Consumer Personalization – Will Brick-and-Mortar Stores Able to Keep Up?

Consumer Personalization – Will Brick-and-Mortar Stores Able to Keep Up?

“Today, online commerce saves customers money and precious time,” said Amazon’s CEO Jeff Bezos in a 1997 Letter to Shareholders. “Tomorrow, through personalization, online commerce will accelerate the very process of discovery.”

Well, tomorrow is now today, and more than ever, personalization is ramping up the eCommerce scene.

Thanks to personalization technology, we have been provided with an entirely new way to interact and engage with consumers. Real time behavioral analytics, geo-targeting, segmentation, mobile apps and more have brought a whole new meaning to the fundamentals of the marketing landscape we were once raised on – product, price, place, and promotion.

Because of this technology, consumers now have unparalleled opportunities to participate and interact with brands’ messaging tactics. The traditional, linear paths to purchase are no longer king. Consumers and brands are now responding to one another in real time and on an entirely different level than ever before.

The big question remains, though, will brick-and-mortar stores be able to keep up?

As shoppers, we may not see a difference between virtual and physical stores because we have all this technology in our hands – mobile apps, coupon apps, QR codes and more. Brands, however, work in two entirely separate realms – the online shopping world and the traditional brick-and-mortar world.

Traditional brick-and-mortar stores rely on strategic shelf placement, eye-catching window displays and curbside mannequin appeal to meet their sales quotas. Online stores, on the other hand, may not have the benefit of curb appeal, but they have several different types of advantages. They can help shoppers with discovery, encourage engagement, offer loyalty rewards and more, all in the form of direct personalization.

Online shopping is based on who you are as a person – your likes, your preferences, your desires. It’s based on the type of shopper you are, the technology you use, the communication method you favor, and what’s going on at that moment of purchase. People create a different shopping experience every time they visit a retailer’s store. They buy what they want, where they want, and at the price they want – shopping online and via their smart phones give them that freedom.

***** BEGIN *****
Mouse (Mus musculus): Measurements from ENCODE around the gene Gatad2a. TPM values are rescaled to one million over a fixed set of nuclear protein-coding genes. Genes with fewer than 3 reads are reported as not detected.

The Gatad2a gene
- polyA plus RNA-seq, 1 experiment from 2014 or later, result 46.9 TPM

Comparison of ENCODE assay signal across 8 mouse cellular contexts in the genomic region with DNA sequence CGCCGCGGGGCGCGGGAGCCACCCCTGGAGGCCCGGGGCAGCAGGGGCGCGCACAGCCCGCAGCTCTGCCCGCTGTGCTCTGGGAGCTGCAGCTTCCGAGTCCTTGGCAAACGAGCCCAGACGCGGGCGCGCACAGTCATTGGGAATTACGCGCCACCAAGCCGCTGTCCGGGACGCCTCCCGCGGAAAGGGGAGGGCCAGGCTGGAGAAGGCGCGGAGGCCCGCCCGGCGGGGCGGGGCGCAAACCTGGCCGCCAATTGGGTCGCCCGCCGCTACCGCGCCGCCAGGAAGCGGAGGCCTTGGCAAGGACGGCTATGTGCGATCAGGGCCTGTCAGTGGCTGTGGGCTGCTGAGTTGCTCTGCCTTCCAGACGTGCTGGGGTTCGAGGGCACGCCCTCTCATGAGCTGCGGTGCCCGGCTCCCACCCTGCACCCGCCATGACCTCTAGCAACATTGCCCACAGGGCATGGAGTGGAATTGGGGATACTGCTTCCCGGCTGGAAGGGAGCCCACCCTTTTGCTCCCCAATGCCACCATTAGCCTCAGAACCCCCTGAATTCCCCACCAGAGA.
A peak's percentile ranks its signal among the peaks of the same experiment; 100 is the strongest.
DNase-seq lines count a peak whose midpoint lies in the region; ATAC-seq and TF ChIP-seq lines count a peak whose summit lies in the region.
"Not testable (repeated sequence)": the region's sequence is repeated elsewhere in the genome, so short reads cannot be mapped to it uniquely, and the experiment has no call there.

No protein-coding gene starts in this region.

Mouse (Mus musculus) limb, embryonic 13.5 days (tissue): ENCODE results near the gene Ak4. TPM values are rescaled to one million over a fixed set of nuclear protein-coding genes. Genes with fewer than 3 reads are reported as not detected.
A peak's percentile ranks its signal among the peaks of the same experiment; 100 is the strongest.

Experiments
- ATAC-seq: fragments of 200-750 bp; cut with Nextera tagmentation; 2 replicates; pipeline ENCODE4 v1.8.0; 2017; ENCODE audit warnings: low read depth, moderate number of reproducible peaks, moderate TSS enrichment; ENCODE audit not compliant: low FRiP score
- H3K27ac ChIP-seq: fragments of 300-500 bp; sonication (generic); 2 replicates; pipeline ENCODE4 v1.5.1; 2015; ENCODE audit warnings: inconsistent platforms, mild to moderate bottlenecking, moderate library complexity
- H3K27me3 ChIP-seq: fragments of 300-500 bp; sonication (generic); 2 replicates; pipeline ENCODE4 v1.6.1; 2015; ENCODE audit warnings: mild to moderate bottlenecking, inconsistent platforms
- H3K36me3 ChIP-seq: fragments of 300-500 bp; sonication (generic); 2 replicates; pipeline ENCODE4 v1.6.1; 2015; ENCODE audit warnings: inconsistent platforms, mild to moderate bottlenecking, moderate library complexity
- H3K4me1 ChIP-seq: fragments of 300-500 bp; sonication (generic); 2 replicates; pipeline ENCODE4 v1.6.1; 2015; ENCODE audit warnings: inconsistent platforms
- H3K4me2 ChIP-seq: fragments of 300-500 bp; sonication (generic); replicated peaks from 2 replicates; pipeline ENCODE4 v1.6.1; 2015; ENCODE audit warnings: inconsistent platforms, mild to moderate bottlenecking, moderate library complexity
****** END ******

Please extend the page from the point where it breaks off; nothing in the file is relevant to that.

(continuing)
More than ever, consumers are hitting the web to browse and buy, and are using their laptops, cell phones and iPads to do so. They’re embracing the online shopping experience and will continue to shop online because they have positive experiences there. They’re able to pick something out and immediately get information on the product in real time. Customer reviews, new product announcements, discounts, instant offers and more are all being delivered to shoppers based on their individual tastes, their location, past purchases and more importantly, their distinct wants.

Consumers’ expectations are higher than ever. They want personalization, they want engagement and they want rewards. When people are able to go online and buy something at 1 a.m. on their iPad after receiving an email on their phone offering them Free Shipping from their favorite store, brands have to start doing more to meet customer expectations.

People want more from their shopping experiences. They want the whole process made easier, more engaging, and they want it all instantly. If I frequent a certain brand online and it says “Welcome Back! Here are some items we think you’ll love at prices you’ll appreciate. Oh and here’s a little something for your loyalty,” I feel special, like I’m part of a club and I want to feel that way in brick-and-mortar stores too.

How do you achieve this though?

You need to create a shopping experience that’s equally favorable and curated and share it across all channels – online, in-store, on your brand’s Facebook, Twitter and Pinterest pages, and anywhere else your brand is present.

You’ve got to touch consumers pre-shop, mid-shop and post-shop. You need to give people a reason to believe in the brand and continue to buy from it and love it. More importantly, you need to help consumers break away from their major focus on price.

There are certain products that have found really great ways to do this. Think about an eco-friendly brand or cause — people aren’t shopping those brands for their great prices. They’re shopping there because it represents something bigger. Your purchase may be helping educate children in an impoverished nation or the packaging may be really cool, there’s something about it that makes you love having it on your counter.

You have to be so close to the insight process that it will make people, specifically your customers, irrationally love your brand so that it no longer becomes “where can I find this cheaper,” but instead, “I love this brand. I want this item from them and only them.”

With today’s personalization technology, consumers can interact, engage, and move through the process of discovery across multiple channels, entirely redefining the relationship consumers and brands share. Consumer personalization is no longer an eCommerce ideology for tomorrow. It’s happening now, and it’s more tangible and actionable than ever.

by Kristin Tinsley, Content


image source: www.philadelphia.about.com